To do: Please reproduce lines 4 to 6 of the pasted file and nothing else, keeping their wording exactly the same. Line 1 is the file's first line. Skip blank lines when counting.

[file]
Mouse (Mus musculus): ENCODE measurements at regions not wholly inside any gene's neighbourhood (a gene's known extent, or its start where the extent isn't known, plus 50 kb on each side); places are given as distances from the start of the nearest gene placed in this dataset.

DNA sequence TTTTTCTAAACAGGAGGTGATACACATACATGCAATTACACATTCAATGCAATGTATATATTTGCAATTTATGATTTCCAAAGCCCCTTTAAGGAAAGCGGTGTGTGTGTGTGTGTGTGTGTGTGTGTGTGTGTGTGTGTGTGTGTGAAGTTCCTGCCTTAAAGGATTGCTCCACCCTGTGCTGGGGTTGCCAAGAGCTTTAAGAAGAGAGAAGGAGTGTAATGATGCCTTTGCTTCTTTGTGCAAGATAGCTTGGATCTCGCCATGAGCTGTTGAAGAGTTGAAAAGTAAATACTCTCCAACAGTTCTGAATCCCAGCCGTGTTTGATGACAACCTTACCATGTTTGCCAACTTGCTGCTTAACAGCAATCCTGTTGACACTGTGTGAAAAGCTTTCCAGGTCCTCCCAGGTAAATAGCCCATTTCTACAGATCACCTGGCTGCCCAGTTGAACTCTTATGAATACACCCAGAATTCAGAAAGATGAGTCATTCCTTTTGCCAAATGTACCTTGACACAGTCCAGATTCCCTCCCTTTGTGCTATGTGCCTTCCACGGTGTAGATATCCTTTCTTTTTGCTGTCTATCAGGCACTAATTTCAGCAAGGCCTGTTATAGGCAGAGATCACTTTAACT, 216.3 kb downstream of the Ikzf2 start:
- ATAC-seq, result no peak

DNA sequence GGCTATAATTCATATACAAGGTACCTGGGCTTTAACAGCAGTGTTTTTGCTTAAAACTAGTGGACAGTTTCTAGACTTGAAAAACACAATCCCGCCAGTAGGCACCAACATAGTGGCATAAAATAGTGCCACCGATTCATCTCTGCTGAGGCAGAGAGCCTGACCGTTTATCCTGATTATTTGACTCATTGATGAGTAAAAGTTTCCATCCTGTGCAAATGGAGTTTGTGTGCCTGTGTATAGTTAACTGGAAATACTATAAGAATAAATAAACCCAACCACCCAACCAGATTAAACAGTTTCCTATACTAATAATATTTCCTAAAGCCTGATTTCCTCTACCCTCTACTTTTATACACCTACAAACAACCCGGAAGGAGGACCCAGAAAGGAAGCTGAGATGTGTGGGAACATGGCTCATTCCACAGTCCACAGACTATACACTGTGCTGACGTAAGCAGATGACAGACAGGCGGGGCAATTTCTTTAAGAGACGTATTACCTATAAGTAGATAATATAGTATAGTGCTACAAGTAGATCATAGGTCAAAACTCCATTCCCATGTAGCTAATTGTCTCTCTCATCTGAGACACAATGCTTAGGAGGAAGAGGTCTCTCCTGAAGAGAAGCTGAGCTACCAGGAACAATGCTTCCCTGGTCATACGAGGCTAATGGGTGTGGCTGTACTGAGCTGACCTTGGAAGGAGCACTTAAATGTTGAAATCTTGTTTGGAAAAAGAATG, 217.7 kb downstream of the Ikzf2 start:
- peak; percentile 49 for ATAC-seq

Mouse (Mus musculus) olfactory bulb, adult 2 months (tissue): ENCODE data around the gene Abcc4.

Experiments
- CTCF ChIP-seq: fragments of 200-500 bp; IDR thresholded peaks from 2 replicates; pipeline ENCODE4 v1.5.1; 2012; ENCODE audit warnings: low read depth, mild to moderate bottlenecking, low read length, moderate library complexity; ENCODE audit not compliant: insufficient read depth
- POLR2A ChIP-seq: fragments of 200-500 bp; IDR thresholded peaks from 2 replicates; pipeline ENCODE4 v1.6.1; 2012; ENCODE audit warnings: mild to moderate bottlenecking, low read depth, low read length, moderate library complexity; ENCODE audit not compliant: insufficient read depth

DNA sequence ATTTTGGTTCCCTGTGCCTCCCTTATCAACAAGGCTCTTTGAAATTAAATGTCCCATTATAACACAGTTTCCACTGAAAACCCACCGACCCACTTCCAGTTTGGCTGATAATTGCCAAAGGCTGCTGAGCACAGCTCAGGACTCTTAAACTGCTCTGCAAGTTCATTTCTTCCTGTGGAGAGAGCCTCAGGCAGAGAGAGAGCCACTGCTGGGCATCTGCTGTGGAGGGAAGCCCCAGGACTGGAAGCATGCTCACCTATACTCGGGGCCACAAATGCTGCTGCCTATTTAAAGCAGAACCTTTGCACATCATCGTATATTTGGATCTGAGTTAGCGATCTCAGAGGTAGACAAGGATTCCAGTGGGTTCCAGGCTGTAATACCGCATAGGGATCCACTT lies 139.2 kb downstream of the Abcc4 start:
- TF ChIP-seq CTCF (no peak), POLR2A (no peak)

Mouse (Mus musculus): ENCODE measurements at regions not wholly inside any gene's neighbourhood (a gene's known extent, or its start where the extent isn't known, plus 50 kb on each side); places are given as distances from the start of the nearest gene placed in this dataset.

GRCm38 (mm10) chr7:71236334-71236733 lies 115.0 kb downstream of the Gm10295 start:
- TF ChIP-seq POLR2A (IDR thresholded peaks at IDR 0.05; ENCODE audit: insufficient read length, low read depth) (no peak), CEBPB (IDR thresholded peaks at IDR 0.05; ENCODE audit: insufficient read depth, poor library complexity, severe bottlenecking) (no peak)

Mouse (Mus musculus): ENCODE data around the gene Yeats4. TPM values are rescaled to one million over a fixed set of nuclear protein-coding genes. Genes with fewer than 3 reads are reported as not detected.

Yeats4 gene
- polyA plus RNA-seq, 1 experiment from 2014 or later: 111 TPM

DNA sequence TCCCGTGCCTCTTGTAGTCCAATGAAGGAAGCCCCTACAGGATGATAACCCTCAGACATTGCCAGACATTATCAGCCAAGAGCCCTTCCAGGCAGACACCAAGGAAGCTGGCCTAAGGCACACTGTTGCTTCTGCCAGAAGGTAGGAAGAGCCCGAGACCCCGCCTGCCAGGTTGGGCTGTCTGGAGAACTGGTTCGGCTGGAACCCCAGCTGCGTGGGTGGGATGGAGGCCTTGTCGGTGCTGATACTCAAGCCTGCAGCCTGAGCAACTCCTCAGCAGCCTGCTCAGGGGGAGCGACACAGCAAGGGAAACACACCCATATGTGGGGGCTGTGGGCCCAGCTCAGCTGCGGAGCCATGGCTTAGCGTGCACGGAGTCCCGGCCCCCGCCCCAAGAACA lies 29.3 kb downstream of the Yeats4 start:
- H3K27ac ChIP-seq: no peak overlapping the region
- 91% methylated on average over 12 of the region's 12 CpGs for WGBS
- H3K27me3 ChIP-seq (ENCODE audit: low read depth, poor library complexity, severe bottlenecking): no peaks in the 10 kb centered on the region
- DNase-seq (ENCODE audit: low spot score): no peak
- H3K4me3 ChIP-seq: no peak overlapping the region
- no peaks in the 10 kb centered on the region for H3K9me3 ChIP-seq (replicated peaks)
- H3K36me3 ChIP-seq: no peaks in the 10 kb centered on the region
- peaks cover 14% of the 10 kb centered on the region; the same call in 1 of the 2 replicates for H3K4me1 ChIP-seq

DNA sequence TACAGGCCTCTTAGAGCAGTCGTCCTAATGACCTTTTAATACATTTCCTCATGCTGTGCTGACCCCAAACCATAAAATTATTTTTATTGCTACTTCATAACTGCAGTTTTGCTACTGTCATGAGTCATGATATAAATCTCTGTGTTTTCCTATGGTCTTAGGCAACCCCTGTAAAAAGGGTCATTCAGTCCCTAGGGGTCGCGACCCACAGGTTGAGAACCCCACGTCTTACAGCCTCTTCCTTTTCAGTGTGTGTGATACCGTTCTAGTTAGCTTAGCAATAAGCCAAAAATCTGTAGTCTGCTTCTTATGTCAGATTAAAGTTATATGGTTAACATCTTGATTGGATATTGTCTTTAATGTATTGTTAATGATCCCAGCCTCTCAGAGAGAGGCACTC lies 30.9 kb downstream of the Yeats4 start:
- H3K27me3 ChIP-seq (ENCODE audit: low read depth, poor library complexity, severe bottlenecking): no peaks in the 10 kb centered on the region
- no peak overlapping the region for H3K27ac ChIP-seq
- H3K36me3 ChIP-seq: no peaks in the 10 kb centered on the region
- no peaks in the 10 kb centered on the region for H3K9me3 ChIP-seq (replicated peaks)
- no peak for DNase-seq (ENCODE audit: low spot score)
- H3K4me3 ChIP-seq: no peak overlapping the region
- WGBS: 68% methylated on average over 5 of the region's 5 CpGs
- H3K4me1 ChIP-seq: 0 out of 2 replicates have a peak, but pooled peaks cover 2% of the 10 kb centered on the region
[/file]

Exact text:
DNA sequence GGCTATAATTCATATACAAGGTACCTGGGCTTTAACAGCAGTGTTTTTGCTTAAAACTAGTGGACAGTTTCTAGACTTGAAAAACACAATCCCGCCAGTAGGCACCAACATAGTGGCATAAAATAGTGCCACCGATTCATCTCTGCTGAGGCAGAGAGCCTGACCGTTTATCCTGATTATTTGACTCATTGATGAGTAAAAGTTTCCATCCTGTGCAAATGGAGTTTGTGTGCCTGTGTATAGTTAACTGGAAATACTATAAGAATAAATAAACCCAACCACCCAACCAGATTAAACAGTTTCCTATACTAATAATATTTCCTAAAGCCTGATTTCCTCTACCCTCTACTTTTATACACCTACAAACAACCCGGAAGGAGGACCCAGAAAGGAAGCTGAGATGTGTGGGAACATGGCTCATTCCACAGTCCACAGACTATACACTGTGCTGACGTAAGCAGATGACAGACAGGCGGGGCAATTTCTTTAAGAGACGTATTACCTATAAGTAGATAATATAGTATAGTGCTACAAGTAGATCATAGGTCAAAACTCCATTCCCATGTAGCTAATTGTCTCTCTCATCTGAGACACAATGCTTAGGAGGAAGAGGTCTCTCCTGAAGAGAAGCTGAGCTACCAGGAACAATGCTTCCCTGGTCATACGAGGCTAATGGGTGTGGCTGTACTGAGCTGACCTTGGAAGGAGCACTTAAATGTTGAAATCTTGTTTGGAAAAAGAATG, 217.7 kb downstream of the Ikzf2 start:
- peak; percentile 49 for ATAC-seq

Mouse (Mus musculus) olfactory bulb, adult 2 months (tissue): ENCODE data around the gene Abcc4.